Ryan…. I am talking about the deregulation of Wall Street and investors etc. not the loan issue. And secondly, Iraq had exactly no weapons of mass destruction— ever, of any kind. That’s a total myth. And no, Obama is not in any way an infanticidist. And it doesn’t help the discussion of issues to use inflammatory language. If a fetus is not viable outside of the womb and is dying in considerable pain, do you want the doctor to sit there and say ‘this is too bad’ and do nothing? BW3

  • Jason Colberg

    BW3, I have been thinking a bit lately about Clinton, Reaganomics, trickle-down theory, time & the likes. I find it unrealistic to think that we can expect a president to make a decision, possibly pass legislation and expect that there will be immediate results from that legislation. Yes, sometimes, obviously, this is true. However, other times it may take a while for policy change to have a desired effect. One example of this, at least in my opinion, is Reaganomics, and most specifically trickle-down theory. I believe the budget surpluses you mentioned being left in the treasury by Clinton were the results of action taken by Reagan. I think trickle-down theory worked and Clinton was the one who got to bask in the glory of the success of Reaganomics. As a Christian, I have liked Reagan, George W. (no opinion of George Bush) and Clinton. Each has made mistakes. But each has also made significant contributions to the success of our country, and I love to focus on how our country has had a GRAND positive affect on the world. I do believe this is true (despite the negatives which I won’t deny exist). That said, and not to knock Clinton, another GRAND positive, which I don’t believe is currently viewed as a positive, is NAFTA (which was signed in to law by Clinton) was problably the greatest contributor to outsourcing. Once again, we have policy/law put in place by a president which has consequences within the term(s) of future presidents. I would expect outsourcing has been good for other non-American economies & families. I think we should have expected NAFTA to have a negative effect on the American middle class because we were opening the doors and allowing the playing field to be leveled. What else should we have expected??? At any rate, George W. Bush and Republicans have been criticized for the outcomes of this decision made before his first term. I am sure there are measures which can be taken to help American families get back on track. As is one of the tenets of this discussion, Christians need to study the Bible, pray, learn from our fellow Christians and vote for a president God wants to lead our great nation.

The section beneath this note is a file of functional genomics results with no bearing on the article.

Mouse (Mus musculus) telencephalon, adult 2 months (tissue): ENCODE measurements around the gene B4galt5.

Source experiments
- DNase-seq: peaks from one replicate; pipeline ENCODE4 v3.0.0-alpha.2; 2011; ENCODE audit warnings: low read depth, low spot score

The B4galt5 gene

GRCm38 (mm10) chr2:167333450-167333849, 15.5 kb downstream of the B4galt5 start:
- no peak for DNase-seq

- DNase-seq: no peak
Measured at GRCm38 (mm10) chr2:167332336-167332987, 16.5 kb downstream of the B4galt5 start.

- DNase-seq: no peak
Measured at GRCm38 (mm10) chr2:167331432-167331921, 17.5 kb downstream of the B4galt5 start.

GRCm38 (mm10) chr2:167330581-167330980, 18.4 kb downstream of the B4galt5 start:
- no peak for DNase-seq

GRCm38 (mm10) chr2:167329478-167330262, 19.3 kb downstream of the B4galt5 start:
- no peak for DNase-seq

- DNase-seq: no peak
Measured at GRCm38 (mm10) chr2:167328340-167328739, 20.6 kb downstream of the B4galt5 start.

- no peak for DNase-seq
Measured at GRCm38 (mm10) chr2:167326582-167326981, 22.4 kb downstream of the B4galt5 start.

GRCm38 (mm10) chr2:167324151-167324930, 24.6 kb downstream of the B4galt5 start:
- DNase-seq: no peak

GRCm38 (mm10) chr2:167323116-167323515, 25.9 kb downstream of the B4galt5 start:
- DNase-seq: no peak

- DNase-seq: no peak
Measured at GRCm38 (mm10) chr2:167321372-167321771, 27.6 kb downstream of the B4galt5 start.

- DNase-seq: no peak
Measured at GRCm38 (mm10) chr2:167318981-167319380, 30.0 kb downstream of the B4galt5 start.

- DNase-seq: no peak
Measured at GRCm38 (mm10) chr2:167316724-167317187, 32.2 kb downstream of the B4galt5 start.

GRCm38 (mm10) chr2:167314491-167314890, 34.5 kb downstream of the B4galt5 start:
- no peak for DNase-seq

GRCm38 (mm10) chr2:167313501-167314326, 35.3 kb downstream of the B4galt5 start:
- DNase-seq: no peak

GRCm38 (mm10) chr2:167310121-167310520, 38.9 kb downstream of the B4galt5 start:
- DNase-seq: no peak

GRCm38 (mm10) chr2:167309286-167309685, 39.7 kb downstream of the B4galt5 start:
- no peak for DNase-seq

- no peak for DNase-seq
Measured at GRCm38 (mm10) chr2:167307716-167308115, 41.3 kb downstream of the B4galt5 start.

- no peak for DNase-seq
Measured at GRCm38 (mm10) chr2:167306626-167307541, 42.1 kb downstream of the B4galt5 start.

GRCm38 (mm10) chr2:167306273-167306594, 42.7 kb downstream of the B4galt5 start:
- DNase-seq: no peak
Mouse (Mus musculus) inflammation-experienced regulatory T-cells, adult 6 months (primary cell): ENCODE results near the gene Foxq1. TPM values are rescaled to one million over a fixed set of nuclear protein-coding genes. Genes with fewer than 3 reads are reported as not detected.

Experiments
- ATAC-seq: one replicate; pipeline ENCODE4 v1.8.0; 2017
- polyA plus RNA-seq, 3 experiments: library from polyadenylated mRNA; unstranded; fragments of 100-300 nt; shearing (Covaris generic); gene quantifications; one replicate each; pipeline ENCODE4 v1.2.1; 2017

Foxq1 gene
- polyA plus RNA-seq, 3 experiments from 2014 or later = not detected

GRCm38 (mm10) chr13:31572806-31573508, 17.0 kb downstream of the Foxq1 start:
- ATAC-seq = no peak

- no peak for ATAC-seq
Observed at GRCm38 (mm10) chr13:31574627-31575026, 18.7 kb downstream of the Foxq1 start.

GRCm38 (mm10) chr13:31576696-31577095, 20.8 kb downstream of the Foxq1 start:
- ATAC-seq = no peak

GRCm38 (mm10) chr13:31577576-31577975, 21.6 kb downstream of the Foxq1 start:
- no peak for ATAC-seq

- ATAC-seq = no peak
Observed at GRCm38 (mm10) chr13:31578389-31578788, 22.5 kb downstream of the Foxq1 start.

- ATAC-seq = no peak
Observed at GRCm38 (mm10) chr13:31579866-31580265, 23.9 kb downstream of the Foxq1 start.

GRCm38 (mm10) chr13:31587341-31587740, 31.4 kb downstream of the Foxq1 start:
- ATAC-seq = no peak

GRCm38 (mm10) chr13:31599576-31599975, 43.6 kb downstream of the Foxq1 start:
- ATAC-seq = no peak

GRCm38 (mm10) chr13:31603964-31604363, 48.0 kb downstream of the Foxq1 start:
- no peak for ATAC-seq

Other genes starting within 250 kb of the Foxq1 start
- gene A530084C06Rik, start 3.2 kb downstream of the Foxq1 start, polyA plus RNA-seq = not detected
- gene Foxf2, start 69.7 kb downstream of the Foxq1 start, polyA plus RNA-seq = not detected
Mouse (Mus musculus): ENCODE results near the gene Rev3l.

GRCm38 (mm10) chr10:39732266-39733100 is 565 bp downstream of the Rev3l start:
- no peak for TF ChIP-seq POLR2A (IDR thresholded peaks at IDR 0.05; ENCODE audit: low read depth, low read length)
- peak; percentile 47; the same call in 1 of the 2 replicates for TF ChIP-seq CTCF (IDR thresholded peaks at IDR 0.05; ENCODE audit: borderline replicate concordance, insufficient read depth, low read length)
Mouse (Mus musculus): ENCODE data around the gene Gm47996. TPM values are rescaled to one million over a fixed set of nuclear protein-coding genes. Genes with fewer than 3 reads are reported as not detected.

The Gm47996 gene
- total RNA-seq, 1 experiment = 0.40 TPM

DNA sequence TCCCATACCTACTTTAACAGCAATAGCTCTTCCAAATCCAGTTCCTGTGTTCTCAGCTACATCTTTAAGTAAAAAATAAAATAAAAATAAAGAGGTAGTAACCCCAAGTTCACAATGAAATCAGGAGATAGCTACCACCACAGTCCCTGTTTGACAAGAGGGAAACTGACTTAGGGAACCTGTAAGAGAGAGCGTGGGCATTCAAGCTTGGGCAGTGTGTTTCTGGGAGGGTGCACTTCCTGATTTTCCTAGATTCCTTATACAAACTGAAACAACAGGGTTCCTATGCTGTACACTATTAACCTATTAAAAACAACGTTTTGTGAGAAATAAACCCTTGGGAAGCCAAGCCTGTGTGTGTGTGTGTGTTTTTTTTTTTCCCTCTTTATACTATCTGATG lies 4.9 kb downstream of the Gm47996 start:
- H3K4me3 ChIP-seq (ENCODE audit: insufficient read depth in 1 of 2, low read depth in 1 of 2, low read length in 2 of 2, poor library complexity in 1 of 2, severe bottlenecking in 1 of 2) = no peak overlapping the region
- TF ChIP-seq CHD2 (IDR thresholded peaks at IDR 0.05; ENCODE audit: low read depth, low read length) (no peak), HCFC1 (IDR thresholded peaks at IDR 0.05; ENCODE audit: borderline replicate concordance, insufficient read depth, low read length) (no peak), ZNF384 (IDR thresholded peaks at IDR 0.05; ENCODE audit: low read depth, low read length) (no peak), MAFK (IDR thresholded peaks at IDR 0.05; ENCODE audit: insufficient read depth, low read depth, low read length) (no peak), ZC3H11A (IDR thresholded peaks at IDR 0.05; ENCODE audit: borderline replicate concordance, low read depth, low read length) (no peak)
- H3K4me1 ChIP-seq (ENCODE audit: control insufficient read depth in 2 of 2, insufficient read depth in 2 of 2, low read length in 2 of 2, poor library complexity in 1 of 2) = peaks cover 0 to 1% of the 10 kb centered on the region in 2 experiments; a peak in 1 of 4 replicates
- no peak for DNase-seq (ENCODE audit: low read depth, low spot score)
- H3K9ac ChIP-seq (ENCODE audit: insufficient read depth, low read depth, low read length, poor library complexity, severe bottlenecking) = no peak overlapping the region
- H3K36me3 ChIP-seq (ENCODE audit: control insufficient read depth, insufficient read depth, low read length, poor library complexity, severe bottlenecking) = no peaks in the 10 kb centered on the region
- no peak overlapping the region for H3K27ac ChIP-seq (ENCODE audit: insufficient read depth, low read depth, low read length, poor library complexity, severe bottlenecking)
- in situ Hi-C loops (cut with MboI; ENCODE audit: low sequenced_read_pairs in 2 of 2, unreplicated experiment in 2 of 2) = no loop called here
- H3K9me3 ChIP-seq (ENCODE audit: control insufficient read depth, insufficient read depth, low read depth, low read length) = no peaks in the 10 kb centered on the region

• Josiah

    G’day, I’m from New Zealand, and right now our parliamentarians are in the process of re-defining ‘marriage’; apparently they have nothing better to do.

    Consequently, I have an obscure question related to American politics. Hypothetically speaking, if a president were to use his executive powers to appease Muslim/Mormon sentiments by changing the definition of ‘marriage’ to allow polygamous relationships (assume that each man could have up to four wives), would that be a sufficient reason to dissuade Christian Republicans from voting for such a candidate?

  • ryan

    If you notice my comments about Glass-Steagall being repealed under Clinton, then you will know that Glass-Steagall is about banking deregulation. I know you didn’t specifically mention the housing crisis, but I believe that is part of the ongoing economic crisis and important to point out. If as you say W. Bush deregulated Wall St., then please name one bill or Act that he signed that did this.